Let them inform us, in like manner, whether the bdellium mentioned by Moses, be one of the theological or a branch of the cardinal virtues. For though in dispensatories, the bdellium be allowed to be a good nostrum, of an emollient and discutient quality; yet the learned, whether commentators of Scripture,or natural philosophers, are no more agreed about the true nature of bdellium, than they are about the manner how it is produced: and it is much doubted whether the bdellium of the ancients be the same with the modern kind.
Thus, in the disputes about a drop of gum resin, the nature and production whereof perplex the most learned, we discover the weakness of human reason. We cannot dissect a fly; and we would fain comprehend the ways of Providence. We would fain sound the unfathomable ocean of the Christian religion, and arraign its mysteries at the tribunal of a glimmering reason; when the small atom that swims on the surface, baffles our severest scrutiny.
I have the honour to be, &c.
TO our modern philosophers, who set up the proud idols of their own fancies in opposition to the oracles of the divinity, and, endeavouring to discover absurdities in the Christian religion, fall into greater, we can, without disclaiming our title to good manners, apply what St. Paul applied to the philosophers of his time: 'they became vain in 'their imaginations: professing themselves to be wise, they 'became fools.' In order to sap the foundations of revealed religion, and to make man the sport of chance, who neither lost any privilege by Adam's fall, nor gained any thing by Christ's redemption, they endeavour to obtrude Moses on the public as an allegorical writer. Examine his character, and acknowledge their folly.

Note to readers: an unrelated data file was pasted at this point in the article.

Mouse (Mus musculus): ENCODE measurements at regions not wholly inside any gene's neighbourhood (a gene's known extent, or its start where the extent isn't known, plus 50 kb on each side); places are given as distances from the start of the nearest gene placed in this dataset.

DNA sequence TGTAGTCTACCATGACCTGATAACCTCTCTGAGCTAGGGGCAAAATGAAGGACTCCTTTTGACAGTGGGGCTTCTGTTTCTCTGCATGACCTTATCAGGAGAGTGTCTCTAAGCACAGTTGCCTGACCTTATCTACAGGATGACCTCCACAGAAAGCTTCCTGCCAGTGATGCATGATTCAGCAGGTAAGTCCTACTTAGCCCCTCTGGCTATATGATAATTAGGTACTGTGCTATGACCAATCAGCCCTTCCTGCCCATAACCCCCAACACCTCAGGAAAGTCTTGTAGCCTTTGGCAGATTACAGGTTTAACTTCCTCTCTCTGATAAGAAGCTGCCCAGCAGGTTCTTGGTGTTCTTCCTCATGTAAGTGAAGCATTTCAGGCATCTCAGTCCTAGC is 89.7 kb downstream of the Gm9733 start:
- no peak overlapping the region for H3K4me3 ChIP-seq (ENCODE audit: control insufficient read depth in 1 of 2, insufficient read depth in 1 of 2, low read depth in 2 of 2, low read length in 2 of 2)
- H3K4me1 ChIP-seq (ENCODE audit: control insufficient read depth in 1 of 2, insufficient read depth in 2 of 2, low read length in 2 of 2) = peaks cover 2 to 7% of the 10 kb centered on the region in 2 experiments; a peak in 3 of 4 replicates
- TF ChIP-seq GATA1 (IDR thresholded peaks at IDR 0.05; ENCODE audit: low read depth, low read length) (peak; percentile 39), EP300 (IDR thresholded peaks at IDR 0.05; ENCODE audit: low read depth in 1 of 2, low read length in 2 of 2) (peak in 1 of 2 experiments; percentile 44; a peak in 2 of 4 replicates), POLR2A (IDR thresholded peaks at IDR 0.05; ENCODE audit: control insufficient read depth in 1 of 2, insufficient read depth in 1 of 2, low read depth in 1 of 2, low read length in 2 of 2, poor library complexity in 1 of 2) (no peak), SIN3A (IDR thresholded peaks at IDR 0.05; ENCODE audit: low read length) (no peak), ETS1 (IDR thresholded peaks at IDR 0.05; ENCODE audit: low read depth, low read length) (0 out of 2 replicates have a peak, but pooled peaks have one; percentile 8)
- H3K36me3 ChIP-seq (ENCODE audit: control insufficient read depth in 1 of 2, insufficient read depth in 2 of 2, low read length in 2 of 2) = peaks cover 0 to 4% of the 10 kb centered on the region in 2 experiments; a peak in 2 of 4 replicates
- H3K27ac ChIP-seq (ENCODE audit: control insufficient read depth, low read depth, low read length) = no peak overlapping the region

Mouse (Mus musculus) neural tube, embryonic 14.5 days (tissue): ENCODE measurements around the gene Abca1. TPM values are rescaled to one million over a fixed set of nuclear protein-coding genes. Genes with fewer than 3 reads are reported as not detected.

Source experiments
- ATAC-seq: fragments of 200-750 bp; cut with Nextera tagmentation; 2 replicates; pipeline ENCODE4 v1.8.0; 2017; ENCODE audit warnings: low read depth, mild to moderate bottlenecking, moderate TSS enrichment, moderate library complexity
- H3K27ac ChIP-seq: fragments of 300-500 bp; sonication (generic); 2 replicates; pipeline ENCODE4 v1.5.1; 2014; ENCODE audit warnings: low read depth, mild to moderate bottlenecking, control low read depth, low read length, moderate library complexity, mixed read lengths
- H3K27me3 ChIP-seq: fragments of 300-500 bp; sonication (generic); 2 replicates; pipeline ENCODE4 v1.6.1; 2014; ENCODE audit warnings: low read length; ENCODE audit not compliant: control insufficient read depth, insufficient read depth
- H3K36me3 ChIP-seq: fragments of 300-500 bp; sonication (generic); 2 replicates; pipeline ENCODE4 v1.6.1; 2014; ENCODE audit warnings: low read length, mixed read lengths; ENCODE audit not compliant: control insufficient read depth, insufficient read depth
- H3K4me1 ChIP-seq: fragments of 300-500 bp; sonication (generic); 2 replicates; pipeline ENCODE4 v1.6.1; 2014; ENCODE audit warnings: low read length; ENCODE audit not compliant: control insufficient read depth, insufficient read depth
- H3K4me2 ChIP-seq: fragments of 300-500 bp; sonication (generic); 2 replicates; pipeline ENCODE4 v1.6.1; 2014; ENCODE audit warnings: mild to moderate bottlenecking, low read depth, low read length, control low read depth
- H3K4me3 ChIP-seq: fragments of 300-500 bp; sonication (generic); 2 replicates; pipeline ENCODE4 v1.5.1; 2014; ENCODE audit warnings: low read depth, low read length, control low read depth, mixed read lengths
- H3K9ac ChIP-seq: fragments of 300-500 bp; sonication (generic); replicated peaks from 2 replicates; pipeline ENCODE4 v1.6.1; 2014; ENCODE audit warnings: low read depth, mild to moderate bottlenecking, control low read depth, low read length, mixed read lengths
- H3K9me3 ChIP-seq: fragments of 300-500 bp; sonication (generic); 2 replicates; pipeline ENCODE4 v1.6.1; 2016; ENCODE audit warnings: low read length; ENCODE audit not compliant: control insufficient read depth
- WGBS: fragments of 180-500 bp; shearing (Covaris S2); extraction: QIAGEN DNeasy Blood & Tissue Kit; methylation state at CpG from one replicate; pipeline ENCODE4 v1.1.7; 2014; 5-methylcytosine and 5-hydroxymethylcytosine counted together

Besides his divine mission, in what historian, does truth shine more conspicuous? He relates his personal defects, as well as the extraordinary powers with which the Lord invested him ; deduces a long chain of patriarchs* from the first man down to his days; traces a genealogy, in which every chief is distinguished by his peculiar character. In quitting Egypt, the nursery of fiction, did it comport with the dignity of the legislator and commander of a chosen people, to write romances? In the space of five hundred years, from Noah's death to Moses' time, could the fall of man and his expulsion from Paradise be forgotten? And, as he had enemies, would not they have charged him with imposture? Or was he the only person amongst the Jews, who was instructed by his father? In a word, it was out of his power to deceive the Jews; much less was it his inclination or interest. All, then, is coherent in Moses: and to his genuine narrative we are indebted for the knowledge of ourselves; for, without the aid of revelation, man would ever be an inexplicable mystery. fc
In believing my descent from a father created in a state of perfection, from whence he fell; a father on whose obedience or disobedience my happiness or misery depended; I